Kamala Harris Defends 'Human Infrastructure' in $2 Trillion Package

Vice President Kamala Harris has defended the Biden administration's proposed $2.3 trillion infrastructure package and argued for a broad definition of infrastructure projects.

Harris told The Atlanta Journal-Constitution on Tuesday that infrastructure included what's traditionally understood by the term, such as roads and bridges, but there was also a need for what she referred to as "human infrastructure."

Some Republican opponents of President Joe Biden's infrastructure plan have criticized it for containing measures that they don't consider to be real infrastructure, such as $400 billion for homecare service.

Harris spoke about projects specific to the state of Georgia during the interview but also defended the proposal in broader terms.

"The way that we think about infrastructure is the things that we need in place to get to work, to take care of our kids, the apparatus that supports working families," Harris said.

"In a state like Georgia, there are a whole lot of folks who cannot afford to live where they work, so they're on those roads and bridges, sometimes for hours," she said.

"We want to make sure that they don't have to get on those roads and bridges and then get flat tires because they're so dilapidated."

Harris said she was talking about the kind of infrastructure that "allows working families to go to work" and that included non-traditional forms of investment, such as childcare.

"The pandemic highlighted that a working family with kids cannot go to work unless there is someone taking care of their children — during the day, depending on the age, and after school," Harris said.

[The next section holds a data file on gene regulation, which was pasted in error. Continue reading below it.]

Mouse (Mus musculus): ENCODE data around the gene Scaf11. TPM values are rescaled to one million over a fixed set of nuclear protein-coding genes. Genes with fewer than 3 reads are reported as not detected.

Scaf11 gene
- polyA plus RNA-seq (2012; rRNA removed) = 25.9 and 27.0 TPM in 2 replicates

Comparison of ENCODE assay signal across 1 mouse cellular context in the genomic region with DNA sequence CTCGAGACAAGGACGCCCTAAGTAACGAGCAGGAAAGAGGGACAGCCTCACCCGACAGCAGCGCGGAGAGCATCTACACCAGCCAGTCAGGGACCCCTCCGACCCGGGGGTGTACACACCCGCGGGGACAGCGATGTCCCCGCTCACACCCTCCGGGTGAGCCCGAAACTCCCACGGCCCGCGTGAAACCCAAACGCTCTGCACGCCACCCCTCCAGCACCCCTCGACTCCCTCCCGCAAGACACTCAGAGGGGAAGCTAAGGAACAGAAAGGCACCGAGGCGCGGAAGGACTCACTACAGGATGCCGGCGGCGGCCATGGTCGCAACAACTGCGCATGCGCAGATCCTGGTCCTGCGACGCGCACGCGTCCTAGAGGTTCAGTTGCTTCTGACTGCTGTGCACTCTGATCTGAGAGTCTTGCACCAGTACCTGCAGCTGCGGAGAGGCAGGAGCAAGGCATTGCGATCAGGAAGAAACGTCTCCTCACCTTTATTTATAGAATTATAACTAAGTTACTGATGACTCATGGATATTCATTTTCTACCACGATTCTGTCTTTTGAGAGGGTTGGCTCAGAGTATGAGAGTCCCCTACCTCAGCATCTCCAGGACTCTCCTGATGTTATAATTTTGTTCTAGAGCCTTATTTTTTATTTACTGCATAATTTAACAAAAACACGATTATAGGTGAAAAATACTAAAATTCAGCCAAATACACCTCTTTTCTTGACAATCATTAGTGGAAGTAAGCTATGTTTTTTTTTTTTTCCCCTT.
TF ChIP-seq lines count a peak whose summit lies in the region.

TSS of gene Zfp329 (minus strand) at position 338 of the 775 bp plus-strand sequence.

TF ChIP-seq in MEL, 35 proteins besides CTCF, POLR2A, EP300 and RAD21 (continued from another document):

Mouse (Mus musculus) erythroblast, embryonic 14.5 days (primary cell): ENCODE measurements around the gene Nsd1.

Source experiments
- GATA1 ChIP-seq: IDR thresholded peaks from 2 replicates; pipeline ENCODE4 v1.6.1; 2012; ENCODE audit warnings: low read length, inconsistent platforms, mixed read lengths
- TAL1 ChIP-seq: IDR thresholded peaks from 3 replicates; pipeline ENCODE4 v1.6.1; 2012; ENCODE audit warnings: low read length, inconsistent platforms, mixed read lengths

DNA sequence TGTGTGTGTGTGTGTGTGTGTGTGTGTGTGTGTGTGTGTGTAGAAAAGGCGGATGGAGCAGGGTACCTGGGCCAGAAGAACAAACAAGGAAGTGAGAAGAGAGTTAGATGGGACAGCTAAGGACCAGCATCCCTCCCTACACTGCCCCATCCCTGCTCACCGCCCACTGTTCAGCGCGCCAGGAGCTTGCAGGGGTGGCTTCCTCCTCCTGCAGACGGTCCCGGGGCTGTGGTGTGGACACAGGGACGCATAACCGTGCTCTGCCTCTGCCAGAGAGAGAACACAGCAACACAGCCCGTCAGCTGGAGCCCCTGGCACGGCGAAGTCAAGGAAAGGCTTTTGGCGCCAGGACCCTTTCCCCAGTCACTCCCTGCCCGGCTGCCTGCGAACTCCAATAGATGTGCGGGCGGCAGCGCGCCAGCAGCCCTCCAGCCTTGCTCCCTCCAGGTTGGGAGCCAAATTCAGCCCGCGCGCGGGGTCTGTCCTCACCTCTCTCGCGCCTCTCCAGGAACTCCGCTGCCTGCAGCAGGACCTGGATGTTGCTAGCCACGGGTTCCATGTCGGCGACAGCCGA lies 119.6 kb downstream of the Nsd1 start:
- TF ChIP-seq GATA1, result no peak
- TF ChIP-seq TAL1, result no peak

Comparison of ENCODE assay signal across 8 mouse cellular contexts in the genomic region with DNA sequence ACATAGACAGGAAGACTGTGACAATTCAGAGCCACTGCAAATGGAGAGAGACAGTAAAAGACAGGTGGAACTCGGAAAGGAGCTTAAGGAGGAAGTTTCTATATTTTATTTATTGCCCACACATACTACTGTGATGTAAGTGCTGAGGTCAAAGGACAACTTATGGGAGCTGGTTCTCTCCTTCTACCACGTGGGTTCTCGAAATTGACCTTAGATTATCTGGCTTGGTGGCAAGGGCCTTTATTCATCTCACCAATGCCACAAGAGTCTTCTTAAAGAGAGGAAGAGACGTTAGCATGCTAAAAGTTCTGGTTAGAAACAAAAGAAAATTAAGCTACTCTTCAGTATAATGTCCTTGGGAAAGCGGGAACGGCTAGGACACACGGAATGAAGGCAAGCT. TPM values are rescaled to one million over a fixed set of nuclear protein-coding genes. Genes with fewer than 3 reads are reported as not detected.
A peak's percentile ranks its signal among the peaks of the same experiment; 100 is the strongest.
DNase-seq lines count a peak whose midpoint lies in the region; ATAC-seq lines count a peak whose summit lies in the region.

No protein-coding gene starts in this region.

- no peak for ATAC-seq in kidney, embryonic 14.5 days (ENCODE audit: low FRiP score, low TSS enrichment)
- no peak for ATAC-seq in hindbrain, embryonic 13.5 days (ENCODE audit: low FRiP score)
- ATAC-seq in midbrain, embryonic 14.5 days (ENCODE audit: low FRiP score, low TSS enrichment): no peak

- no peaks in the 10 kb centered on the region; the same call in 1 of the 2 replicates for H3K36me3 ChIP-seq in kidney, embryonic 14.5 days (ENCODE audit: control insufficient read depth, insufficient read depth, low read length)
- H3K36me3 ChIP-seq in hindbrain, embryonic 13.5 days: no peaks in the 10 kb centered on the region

"And let's talk about all those folks who are in what we call the sandwich generation. They are raising kids and also taking care of their parents."

She went on to discuss people with disabilities "who deserve to have the kind of care they need to be functional and to participate in society."

"So that's all about infrastructure. I call it human infrastructure, but it's infrastructure. You can't go to work or do the basics without that stuff," she said.

"It's all about the infrastructure that is required to live, those things that are necessary for us to actually function, that we take for granted often."

The Republican National Committee criticized Biden's plan a day after it was announced, saying: "Joe Biden's 'infrastructure' plan is not really about infrastructure, it is another multi-trillion dollar far left wish list."

The RNC also said just 7 percent of the plan was what is "traditionally" considered infrastructure, though a CNN fact-check found that claim to be "misleading," noting that the party's email on the subject excluded proposed investments in modernizing public transit, Amtrak, safeguarding critical infrastructure and road safety.

The infrastructure plan also includes $621 billion for transportation, $300 billion for manufacturing and $180 billion for research and development as well as the $400 billion for homecare service.

Vice President Kamala Harris
U.S. Vice President Kamala Harris leads a roundtable discussion with faith leaders in her Ceremonial Office in the Eisenhower Executive Office Building on March 31, 2021 in Washington, DC. Harris has defended the Biden administration's proposed $2.3 trillion infrastructure package. Chip Somodevilla/Getty Images